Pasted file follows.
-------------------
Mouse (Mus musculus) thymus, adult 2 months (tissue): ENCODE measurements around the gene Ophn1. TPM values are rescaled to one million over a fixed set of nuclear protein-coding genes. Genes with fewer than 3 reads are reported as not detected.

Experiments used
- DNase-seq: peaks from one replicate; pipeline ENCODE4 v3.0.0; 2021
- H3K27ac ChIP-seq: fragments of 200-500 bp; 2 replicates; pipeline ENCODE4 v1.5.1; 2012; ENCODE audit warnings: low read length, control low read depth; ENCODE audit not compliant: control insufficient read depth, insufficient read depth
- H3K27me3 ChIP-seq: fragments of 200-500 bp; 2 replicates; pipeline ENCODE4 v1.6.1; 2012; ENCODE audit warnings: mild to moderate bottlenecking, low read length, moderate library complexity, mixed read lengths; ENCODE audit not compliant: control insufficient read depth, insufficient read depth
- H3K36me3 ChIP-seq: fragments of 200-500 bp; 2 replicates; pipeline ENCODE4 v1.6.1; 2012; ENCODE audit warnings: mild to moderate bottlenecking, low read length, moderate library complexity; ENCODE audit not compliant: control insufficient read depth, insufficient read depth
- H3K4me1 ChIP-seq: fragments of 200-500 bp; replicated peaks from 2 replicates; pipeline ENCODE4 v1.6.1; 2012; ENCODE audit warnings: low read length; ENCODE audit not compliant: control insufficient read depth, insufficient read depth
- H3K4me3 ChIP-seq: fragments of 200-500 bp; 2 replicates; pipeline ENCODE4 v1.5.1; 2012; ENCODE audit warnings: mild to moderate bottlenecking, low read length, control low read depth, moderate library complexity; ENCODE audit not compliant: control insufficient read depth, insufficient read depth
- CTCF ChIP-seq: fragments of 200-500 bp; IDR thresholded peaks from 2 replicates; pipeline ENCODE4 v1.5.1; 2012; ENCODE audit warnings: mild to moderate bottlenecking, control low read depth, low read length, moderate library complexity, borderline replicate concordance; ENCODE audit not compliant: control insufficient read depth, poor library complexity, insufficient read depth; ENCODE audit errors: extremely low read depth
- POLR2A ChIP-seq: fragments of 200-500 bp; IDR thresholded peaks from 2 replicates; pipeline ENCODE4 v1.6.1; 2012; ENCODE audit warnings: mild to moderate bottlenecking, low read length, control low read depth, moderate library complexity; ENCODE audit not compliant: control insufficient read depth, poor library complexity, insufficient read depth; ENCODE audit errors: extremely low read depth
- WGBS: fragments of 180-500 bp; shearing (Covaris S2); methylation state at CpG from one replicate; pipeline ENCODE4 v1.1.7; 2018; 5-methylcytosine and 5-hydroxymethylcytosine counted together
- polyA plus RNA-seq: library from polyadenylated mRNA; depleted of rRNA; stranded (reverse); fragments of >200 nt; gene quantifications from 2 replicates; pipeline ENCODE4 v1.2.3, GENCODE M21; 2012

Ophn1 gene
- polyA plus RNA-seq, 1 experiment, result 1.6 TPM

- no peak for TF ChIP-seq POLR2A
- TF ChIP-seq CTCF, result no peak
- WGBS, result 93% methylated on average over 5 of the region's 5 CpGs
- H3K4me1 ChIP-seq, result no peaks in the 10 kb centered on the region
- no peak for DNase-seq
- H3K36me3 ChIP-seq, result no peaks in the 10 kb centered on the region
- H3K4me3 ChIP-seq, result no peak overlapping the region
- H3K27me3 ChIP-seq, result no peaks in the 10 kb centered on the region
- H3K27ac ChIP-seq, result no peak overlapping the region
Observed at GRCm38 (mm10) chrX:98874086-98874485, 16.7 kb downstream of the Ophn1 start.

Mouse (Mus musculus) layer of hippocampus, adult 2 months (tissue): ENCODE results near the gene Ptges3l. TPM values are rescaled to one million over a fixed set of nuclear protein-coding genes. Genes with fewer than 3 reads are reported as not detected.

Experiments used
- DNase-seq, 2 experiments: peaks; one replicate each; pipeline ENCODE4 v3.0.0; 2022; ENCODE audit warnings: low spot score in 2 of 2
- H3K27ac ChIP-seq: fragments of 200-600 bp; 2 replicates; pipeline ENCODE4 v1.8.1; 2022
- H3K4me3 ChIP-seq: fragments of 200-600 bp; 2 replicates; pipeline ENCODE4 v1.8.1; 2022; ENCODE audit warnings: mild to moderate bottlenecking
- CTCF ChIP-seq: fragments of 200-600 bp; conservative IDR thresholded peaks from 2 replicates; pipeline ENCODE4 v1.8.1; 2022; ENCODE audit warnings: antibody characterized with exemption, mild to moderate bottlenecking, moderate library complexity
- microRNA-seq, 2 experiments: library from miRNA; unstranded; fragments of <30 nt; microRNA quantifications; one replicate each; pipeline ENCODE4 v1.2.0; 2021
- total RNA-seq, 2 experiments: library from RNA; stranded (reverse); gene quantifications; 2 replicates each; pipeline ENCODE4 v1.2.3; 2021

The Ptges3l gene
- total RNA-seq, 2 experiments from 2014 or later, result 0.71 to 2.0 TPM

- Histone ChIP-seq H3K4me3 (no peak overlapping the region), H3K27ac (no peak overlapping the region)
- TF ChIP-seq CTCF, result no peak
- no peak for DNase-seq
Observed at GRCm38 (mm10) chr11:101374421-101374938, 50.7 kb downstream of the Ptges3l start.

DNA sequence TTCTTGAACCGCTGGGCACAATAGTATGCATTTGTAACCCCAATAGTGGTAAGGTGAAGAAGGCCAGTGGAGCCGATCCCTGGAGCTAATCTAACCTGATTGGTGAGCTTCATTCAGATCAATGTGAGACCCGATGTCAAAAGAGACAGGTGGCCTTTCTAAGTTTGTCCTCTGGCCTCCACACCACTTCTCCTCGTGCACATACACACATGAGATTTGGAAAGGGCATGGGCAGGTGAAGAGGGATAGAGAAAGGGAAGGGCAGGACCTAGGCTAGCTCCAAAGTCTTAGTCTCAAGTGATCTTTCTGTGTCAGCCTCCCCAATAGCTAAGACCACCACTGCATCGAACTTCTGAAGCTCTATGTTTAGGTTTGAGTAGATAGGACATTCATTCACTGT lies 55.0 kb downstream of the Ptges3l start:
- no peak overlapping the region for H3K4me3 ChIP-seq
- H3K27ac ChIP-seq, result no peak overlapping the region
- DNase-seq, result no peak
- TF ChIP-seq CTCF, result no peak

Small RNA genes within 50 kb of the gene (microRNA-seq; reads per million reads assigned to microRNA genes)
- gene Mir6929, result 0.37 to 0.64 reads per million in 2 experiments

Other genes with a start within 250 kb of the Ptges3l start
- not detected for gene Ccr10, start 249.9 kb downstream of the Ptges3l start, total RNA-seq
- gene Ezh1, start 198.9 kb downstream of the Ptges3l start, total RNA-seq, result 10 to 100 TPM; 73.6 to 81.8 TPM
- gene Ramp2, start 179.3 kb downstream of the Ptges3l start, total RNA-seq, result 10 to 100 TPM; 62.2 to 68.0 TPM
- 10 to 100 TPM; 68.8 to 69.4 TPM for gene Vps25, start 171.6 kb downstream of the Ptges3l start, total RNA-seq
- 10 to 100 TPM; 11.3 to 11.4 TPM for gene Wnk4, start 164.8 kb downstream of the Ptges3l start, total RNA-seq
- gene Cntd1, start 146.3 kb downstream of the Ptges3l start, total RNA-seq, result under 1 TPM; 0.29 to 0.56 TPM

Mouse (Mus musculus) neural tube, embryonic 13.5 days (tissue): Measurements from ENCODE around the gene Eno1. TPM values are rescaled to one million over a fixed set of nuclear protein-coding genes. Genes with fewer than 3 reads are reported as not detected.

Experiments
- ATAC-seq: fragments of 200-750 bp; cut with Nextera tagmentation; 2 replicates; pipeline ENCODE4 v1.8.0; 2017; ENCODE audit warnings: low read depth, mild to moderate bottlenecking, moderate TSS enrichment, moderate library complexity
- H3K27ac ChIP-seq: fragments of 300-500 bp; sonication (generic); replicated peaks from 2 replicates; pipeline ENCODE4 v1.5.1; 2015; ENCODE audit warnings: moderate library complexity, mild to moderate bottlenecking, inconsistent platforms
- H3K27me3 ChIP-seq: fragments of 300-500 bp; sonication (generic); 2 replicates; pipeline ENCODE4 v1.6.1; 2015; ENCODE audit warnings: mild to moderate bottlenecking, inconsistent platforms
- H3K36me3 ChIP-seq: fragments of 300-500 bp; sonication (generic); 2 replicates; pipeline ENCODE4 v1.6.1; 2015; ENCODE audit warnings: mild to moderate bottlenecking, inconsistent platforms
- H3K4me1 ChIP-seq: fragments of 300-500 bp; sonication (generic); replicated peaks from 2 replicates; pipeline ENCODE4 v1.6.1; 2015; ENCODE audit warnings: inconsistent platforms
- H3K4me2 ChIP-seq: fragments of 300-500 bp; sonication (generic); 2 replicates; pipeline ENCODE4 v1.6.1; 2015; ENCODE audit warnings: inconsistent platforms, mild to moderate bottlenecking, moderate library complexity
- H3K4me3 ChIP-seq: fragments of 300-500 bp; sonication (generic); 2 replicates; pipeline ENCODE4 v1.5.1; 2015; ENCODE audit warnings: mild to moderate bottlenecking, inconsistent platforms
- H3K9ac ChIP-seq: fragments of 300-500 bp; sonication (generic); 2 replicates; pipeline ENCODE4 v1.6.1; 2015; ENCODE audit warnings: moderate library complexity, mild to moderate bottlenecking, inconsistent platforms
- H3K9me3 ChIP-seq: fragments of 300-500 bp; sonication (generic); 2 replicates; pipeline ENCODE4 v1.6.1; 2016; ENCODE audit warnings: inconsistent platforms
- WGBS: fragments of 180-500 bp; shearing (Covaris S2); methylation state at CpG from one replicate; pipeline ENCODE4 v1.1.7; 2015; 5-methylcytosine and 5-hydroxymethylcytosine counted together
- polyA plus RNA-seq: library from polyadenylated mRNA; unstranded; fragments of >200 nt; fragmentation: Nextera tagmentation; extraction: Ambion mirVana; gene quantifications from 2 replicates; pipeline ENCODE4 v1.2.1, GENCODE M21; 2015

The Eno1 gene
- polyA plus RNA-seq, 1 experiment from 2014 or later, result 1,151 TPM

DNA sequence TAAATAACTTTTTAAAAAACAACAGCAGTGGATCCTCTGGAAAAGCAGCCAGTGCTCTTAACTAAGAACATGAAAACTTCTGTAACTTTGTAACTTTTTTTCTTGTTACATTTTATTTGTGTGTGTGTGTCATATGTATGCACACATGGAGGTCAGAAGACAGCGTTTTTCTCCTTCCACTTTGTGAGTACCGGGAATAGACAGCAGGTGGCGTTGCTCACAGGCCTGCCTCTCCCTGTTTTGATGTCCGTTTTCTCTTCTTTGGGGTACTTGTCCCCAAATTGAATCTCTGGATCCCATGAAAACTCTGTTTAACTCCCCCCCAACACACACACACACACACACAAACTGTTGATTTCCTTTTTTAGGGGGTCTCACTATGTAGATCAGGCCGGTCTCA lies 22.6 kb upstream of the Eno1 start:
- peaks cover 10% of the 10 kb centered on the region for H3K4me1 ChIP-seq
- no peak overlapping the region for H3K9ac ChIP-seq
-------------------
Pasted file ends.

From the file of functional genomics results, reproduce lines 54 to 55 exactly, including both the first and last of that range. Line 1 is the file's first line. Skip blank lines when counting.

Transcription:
Experiments
- ATAC-seq: fragments of 200-750 bp; cut with Nextera tagmentation; 2 replicates; pipeline ENCODE4 v1.8.0; 2017; ENCODE audit warnings: low read depth, mild to moderate bottlenecking, moderate TSS enrichment, moderate library complexity